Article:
SECRET POLICE? OBAMA SELECTS DIRTY TRICKSTER PANETTA TO HEAD THE CIA
NWV News writer Jim Kouri
Posted 1:00 AM Eastern
January 10, 2009
Tuesday, former Clinton Administration adviser Dick Morris told Fox
News Channel that President-elect Barack Obama's motive for his nomination
of Leon Panetta to the important post of Director of Central Intelligence
is to tear that agency apart.
While many conservatives may concur with Morris' assessment, it is hoped that Panetta will be either turned away during his confirmation hearings or his name will be withdrawn altogether. Many political observers believe Panetta is the wrong man at the wrong time for the wrong job. And rather than tear the CIA apart he will rebuild it into a secret police force for his radical boss in the White House.
Efforts to combat terrorism have become an increasingly important part of government activities. These efforts have also become important in the United States' relations with other countries and with international organizations.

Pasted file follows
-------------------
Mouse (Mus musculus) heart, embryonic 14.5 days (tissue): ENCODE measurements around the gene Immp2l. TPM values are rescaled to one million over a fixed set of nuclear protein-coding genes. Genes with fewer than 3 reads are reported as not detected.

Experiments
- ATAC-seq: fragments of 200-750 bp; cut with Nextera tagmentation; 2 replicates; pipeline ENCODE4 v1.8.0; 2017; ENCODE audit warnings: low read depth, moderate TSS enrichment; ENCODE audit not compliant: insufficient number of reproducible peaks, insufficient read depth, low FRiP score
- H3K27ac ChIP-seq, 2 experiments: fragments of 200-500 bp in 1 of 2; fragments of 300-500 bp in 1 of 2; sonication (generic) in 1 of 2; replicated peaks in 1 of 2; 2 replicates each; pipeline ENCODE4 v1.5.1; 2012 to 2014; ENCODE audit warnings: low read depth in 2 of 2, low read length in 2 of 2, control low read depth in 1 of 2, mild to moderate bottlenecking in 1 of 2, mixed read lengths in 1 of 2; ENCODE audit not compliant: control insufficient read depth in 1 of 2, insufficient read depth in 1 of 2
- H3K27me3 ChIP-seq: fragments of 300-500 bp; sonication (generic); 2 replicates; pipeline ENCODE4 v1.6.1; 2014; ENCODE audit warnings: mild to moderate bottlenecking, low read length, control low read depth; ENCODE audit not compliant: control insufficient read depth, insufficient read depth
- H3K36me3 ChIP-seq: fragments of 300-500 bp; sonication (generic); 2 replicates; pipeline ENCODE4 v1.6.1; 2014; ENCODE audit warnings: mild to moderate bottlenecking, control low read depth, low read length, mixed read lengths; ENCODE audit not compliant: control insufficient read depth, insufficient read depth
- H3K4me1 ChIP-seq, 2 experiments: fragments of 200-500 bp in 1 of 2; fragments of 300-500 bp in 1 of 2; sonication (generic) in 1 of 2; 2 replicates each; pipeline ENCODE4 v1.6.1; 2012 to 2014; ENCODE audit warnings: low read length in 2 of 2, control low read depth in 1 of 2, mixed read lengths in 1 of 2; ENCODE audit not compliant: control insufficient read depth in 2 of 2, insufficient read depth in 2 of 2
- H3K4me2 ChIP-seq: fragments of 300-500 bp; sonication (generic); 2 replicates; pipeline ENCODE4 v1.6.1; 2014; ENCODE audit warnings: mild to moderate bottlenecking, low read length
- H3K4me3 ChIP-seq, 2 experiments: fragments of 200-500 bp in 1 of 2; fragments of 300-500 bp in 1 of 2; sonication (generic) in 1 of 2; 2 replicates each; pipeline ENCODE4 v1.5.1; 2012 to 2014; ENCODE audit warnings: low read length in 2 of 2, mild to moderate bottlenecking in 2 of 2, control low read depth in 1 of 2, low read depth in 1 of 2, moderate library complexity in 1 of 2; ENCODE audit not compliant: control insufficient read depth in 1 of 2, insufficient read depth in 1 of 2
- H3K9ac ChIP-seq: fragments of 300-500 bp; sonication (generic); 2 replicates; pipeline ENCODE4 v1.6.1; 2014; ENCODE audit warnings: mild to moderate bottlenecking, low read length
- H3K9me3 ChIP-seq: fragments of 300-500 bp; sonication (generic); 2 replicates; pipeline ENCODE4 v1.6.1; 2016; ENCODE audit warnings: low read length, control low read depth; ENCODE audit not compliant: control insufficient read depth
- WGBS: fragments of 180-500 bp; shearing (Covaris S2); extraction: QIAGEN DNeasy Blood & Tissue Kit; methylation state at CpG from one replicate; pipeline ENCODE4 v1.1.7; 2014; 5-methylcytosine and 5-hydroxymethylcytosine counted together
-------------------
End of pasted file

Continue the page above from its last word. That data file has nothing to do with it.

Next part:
However, according to former military intelligence officer and NYPD detective Sid Frances, rebuilding the CIA and other intelligence agencies so that they actually serve Americans is more important than seating an intelligence chief who believes in dirty tricks to further his goals.
"The United States' intelligence community is undergoing the most extensive — perhaps even radical — transformations since the Office of Strategic Services gave way to the Central Intelligence Agency," said Det. Frances.
During Panetta's days in the Clinton White House and during the Clinton scandals, Human Events said this about Panetta:"The media has lost count of all the shills the Clintons have sent out to do their dirty work with the press and the talk shows, from Leon Panetta and Lanny Davis to David Kendall and Jim Carville. There is no end to the line of opportunists prepared to face the public in defense of a rogue President and a corrupt administration."
"Recognizing that people are the critical element in transformation initiatives is key to a successful transformation of the intelligence community and related homeland security organizations. However, an agency headed by a politically motivated party hack is a dangerous thing for the American people," political strategist Mike Baker told NewsWithViews.com.